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ALI Consumer Contracts Restatement--More Problems with the Legal Research

posted by Adam Levitin

More problems are emerging with the legal research underlying the American Law Institute's Consumer Contracts Restatement project.  The Consumer Contracts Restatement has been the subject of scholarly criticism for a while because of its novel quantitative empirical approach (case counting).  The Restatement stands on six empirical studies of consumer contracts.  While the current draft claims that these studies merely serve as confirmation for the Restatement's positions, which were supposedly arrived at through the traditional method of reading and distilling the law from the cases, all of the early drafts of the Restatement said nothing about this traditional method and only relied on the empirical studies, which now conveniently arrive at exactly the same positions.  

The first two scholarly works to examine the legal research underlying the Restatement were one by Professor Gregory Klass at Georgetown Law and another by yours truly with seven other ALI members.  These studies were basically looking for "false positives"--cases claimed to be relevant by the Restatement that aren't.  Both studies found an incredibly high rate of false positives--over 50% in some instances.  The Restatement had included in its case count, among other things, completely irrelevant cases, such as business-to-business cases, cases not involving common law contract disputes, duplicate cases, and vacated cases.  These types of errors were pretty shocking in what should be a document based on unimpeachable legal research.  A nice summary write-up of these studies by Professor Martha Ertman can be found over at JOTWELL (the Journal of Things We Like Lots).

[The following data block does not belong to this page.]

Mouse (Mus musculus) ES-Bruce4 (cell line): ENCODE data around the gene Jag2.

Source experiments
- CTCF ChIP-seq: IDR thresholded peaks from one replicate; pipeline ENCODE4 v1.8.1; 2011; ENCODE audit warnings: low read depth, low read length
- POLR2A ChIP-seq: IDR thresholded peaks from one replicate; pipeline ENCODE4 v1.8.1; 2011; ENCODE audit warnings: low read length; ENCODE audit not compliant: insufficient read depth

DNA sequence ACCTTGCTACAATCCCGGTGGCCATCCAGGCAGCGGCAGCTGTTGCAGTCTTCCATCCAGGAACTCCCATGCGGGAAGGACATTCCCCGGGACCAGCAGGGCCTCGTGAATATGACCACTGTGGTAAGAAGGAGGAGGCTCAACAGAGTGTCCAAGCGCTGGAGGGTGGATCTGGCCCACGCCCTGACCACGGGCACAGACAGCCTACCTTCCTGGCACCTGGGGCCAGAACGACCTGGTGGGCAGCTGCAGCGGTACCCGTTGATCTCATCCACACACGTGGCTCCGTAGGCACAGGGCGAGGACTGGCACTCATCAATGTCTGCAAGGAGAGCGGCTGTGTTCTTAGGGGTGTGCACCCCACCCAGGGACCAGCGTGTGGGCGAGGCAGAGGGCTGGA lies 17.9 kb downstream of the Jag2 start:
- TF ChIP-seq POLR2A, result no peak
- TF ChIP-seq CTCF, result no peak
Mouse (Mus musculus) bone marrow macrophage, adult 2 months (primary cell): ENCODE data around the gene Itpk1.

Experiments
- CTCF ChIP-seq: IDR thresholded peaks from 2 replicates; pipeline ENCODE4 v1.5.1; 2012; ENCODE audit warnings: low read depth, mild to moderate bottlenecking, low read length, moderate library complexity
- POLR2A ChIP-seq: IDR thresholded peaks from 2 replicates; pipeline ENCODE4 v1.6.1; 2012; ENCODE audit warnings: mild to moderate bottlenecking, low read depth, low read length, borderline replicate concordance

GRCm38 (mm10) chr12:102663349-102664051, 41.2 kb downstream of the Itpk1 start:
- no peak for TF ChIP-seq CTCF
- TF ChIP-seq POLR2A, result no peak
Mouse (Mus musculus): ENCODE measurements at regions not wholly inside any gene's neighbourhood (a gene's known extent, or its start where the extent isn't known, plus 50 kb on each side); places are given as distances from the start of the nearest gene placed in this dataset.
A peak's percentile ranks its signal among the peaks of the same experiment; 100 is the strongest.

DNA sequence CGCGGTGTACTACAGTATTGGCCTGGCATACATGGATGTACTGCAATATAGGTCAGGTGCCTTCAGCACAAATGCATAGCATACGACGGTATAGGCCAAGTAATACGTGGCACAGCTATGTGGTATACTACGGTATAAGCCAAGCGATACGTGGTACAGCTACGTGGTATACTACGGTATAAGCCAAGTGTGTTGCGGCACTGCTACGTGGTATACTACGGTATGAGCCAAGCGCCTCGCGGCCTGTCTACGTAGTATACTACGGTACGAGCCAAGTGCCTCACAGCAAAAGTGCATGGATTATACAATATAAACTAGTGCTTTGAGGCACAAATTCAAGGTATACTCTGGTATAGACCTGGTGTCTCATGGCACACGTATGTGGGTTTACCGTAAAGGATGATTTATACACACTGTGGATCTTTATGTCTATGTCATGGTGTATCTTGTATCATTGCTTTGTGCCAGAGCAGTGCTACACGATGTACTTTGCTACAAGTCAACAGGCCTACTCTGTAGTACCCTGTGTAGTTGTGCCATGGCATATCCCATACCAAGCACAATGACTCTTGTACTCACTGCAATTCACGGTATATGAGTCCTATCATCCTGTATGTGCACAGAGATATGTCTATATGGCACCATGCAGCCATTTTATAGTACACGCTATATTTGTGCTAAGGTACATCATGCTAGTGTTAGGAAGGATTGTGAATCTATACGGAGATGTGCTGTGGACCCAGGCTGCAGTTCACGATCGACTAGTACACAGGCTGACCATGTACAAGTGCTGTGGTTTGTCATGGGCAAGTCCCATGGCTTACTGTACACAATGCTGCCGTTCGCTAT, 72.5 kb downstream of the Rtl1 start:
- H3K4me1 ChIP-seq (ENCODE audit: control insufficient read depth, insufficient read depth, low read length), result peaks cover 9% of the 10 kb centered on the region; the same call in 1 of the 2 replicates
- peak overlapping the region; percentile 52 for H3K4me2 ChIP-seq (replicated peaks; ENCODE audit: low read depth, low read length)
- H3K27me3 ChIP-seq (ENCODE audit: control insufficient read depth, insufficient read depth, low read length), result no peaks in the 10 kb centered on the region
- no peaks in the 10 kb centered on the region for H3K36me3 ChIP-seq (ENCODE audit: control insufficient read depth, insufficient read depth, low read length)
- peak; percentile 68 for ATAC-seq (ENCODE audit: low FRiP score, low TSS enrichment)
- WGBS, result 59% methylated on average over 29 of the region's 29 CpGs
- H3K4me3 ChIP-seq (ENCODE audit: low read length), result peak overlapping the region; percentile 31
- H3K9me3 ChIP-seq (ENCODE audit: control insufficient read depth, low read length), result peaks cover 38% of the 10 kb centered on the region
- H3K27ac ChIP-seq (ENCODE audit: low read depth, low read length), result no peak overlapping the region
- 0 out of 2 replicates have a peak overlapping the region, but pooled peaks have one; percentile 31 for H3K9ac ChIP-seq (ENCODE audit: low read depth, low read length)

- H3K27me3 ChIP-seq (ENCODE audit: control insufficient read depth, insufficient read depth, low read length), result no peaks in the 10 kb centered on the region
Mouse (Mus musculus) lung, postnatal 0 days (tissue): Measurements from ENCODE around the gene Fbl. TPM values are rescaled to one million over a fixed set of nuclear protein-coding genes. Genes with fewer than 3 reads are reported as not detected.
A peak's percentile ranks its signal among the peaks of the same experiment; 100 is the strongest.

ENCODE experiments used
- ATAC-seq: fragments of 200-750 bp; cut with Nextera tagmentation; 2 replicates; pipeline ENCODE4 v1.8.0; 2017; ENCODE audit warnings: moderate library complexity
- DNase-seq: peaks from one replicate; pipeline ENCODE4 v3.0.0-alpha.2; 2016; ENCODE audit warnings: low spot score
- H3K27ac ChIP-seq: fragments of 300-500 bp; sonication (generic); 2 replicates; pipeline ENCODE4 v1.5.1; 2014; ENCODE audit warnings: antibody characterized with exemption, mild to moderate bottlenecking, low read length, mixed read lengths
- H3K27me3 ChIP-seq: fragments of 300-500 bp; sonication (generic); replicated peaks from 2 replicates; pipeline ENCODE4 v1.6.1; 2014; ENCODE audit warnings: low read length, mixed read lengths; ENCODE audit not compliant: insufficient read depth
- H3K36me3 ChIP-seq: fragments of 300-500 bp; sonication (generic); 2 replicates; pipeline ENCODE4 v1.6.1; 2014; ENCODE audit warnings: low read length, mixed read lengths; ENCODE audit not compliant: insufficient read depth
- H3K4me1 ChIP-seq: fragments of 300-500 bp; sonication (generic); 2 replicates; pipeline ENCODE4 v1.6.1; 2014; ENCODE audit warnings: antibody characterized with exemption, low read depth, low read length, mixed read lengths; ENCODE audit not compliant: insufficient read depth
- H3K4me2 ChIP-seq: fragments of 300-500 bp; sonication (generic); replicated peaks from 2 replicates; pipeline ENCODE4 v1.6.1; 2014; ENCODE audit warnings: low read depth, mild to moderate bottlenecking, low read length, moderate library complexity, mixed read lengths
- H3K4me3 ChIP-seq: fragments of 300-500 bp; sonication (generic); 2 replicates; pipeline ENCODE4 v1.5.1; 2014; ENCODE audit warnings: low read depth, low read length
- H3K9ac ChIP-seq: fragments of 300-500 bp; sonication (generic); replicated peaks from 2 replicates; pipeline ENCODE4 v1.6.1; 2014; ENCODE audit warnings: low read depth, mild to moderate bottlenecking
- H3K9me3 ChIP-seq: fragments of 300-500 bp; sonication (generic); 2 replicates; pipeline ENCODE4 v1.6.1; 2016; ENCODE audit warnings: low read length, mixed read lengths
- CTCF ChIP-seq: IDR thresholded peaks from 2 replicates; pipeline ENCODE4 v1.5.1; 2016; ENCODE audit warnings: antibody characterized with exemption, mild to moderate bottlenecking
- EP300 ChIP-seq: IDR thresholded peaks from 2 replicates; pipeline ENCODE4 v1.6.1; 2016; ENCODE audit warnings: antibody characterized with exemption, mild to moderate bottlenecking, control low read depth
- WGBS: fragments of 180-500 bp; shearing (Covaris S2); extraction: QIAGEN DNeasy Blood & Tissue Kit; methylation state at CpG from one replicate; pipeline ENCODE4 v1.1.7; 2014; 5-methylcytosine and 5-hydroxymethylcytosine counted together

Now Professor William Widen at the University of Miami has done some digging on the Restatement's treatment of pay-now, terms-later contracts. Professor Widen's preliminary research has found that there's also a false negative problem--the Restatement has missed a number of state Supreme Court cases, many of which are contrary to its position.  Additionally, the Restatement seems to have missed a substantial number of state Supreme Court cases that make clear that providing "notice" in consumer contracts means actual knowledge, not merely notional notice.  In short, there is increasing evidence of serious problems with the legal research underlying the Restatement, both false positives and false negatives.  My sense is that with more time, research will adduce even more false negatives.  Given that the ALI likes to present itself as the gold standard of legal research, these problems should give ALI membership pause when considering approving the Restatement.  

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